Are the schmooze sessions, after-parties and secret dinners with investors that take place during tech conferences mere distractions, or are these events an opportunity for founders to close a deal?
Which parties should you attend? How do you get in? And above all, what outcome are you working toward?
Some events are small, while others are shows of pomp, power and pizzazz. “For me, this is a time to bring value to my portfolio,” says Sid Trivedi, partner at Foundation Capital. Foundation’s RSA 2020 event is a small gathering of 50 people who fall into one of three categories: buyers from Global 2000 companies, channel partners or portfolio CEOs.
“In particular, I am focused on helping seed-stage companies because they rarely get access to such a buyer universe,” Trivedi says. At the other end of the spectrum, some events will have several hundred attendees, which raises the odds of getting lost in a crowd.
“If the event has a well-curated attendee list, it makes it worthwhile for both sides. Often, I can scan the room in 15 minutes and know if I want to stay here,” said Ariel Tseitlin, a partner at Scale Venture Partners. Some conference events are hosted by top-tier investors and partnership-heavy corporate VCs, while others are driven by consulting groups that share market trends and research content. As one founder bemoaned, “why can’t we just have a Tinder for VC-CEO match-making?”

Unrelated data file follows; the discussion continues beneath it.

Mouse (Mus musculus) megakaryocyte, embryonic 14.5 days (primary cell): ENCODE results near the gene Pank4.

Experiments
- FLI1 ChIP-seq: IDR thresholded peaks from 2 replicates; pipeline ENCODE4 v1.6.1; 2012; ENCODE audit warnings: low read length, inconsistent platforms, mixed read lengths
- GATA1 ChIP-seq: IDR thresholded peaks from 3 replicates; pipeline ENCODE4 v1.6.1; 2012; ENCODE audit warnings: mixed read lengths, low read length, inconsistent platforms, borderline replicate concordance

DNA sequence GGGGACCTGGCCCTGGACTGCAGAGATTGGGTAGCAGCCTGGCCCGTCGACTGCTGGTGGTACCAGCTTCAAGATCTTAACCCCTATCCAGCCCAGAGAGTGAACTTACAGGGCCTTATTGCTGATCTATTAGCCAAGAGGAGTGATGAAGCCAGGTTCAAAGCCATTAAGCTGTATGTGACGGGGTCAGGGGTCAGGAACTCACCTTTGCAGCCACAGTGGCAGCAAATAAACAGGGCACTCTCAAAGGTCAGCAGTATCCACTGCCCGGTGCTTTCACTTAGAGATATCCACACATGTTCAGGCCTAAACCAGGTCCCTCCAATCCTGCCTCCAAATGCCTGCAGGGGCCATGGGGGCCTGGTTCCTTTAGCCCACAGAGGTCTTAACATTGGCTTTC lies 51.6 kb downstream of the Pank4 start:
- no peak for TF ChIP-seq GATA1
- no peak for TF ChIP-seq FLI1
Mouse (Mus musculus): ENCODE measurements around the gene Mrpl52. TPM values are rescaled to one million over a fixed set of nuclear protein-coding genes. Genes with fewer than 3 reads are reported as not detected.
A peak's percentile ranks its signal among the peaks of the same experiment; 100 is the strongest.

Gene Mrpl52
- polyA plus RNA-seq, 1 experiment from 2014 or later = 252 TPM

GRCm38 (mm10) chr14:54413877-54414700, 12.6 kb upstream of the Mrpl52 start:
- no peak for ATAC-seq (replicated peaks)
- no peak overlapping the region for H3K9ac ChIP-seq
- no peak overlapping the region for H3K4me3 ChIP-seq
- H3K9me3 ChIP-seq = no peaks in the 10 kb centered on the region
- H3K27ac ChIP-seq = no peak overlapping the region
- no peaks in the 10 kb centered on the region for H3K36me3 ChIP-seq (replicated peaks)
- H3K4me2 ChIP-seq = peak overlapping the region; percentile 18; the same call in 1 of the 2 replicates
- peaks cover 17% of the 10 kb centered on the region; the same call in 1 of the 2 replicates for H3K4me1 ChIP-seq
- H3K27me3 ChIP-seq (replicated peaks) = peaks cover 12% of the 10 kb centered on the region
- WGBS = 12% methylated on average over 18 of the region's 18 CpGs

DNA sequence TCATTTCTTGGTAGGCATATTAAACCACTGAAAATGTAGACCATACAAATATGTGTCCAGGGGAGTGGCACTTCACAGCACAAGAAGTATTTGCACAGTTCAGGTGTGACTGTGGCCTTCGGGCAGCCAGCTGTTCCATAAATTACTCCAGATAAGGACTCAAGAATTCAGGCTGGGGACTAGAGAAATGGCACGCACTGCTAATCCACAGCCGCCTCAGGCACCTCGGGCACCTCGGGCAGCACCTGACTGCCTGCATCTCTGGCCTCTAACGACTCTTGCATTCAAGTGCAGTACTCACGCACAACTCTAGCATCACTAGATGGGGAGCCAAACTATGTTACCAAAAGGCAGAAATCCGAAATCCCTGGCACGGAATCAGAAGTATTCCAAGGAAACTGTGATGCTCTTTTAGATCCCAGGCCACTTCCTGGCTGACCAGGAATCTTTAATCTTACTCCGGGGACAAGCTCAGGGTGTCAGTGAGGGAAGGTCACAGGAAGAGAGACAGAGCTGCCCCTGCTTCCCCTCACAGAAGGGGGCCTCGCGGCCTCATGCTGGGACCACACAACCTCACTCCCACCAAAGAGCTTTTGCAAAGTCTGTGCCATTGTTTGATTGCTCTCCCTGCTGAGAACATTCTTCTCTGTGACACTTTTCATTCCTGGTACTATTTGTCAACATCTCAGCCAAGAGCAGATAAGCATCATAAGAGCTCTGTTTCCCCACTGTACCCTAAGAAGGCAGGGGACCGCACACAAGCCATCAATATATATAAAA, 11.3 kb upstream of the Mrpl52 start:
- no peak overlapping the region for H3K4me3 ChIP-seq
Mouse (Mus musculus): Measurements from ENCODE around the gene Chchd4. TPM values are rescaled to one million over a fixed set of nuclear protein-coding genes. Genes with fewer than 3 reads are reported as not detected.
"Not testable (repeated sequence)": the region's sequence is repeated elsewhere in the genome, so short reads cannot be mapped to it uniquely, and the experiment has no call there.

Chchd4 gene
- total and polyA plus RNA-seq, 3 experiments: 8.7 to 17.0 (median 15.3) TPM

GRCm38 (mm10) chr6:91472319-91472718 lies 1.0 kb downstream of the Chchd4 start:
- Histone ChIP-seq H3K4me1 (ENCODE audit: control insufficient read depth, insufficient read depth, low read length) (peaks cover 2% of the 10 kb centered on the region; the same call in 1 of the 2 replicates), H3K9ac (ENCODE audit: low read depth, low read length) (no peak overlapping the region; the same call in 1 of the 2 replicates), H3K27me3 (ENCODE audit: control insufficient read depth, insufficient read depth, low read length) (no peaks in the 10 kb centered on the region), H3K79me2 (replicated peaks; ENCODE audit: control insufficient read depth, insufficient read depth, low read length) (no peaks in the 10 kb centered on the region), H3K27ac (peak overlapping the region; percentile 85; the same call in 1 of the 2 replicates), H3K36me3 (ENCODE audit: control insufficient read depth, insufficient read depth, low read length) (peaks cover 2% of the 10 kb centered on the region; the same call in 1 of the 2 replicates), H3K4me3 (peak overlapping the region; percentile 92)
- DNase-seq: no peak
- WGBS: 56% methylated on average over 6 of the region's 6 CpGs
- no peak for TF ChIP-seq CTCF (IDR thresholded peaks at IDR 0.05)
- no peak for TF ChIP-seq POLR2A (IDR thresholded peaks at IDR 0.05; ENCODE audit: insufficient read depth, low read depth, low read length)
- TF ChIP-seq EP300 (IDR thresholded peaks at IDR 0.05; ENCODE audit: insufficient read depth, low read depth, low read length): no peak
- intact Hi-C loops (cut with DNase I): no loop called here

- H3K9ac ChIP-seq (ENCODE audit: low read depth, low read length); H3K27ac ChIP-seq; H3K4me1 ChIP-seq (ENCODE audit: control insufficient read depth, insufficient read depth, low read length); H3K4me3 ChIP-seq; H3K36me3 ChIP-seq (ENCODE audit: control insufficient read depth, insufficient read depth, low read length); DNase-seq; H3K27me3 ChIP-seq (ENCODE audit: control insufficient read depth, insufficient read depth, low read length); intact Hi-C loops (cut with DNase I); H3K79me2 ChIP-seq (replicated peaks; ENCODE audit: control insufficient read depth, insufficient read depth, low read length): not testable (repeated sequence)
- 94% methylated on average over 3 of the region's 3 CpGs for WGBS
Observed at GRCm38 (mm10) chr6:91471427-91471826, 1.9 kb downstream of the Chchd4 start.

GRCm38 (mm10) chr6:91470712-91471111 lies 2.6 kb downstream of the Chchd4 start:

Bypassing the firewall
If you don’t have an invitation, I don’t advise just showing up at the door; these are well-guarded events. Gate-crashing is a good strategy for a 19-year-old (who has the maturity of a 12-year-old), but not for the rest of us. Some founders use a simple tactic: get an existing portfolio CEO to take you in as their guest. Most VCs love it when they get such an introduction; it’s a great start and much better than sending a cold email or a LinkedIn to the lead partner.